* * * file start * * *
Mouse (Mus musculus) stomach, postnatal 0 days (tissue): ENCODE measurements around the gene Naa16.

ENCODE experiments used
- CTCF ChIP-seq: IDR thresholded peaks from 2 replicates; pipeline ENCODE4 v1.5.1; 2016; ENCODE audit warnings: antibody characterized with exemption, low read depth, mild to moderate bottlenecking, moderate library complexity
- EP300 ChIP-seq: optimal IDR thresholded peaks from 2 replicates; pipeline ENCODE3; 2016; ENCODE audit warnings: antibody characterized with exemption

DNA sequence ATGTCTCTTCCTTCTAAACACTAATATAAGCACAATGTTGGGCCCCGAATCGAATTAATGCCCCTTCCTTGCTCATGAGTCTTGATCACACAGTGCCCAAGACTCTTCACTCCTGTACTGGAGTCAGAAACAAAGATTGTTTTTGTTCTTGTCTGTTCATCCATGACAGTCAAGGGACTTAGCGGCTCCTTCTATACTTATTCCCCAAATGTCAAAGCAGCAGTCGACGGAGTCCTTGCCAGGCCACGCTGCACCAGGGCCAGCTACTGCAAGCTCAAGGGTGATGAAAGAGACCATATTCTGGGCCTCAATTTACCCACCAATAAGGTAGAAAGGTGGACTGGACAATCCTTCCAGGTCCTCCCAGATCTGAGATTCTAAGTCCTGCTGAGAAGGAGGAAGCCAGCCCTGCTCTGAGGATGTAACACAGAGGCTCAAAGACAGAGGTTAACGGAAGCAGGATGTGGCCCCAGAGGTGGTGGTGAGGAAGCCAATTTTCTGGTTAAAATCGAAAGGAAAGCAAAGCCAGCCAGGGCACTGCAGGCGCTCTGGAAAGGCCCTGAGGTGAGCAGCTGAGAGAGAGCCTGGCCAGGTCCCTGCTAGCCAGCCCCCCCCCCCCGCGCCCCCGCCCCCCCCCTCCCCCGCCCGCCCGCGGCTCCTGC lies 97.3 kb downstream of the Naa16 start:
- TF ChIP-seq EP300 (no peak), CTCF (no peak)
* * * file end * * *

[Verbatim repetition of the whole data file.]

Mouse (Mus musculus) stomach, postnatal 0 days (tissue): ENCODE measurements around the gene Naa16.

ENCODE experiments used
- CTCF ChIP-seq: IDR thresholded peaks from 2 replicates; pipeline ENCODE4 v1.5.1; 2016; ENCODE audit warnings: antibody characterized with exemption, low read depth, mild to moderate bottlenecking, moderate library complexity
- EP300 ChIP-seq: optimal IDR thresholded peaks from 2 replicates; pipeline ENCODE3; 2016; ENCODE audit warnings: antibody characterized with exemption

DNA sequence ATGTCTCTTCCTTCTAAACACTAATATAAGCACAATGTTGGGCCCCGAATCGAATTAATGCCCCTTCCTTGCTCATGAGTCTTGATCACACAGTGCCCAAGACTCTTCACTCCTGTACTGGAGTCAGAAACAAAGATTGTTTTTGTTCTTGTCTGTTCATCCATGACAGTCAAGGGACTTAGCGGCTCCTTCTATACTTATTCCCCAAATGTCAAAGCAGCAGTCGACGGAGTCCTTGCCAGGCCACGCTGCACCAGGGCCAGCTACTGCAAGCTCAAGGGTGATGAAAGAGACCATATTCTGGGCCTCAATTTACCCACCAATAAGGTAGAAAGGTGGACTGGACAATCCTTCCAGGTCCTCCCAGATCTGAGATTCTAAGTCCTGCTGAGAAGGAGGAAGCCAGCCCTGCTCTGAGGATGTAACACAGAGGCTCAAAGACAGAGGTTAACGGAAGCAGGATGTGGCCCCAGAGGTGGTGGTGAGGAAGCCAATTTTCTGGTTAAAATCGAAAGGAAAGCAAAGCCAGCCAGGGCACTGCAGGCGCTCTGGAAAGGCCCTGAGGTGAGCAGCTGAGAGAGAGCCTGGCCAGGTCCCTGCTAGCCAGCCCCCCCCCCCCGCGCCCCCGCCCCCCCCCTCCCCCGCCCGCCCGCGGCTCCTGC lies 97.3 kb downstream of the Naa16 start:
- TF ChIP-seq EP300 (no peak), CTCF (no peak)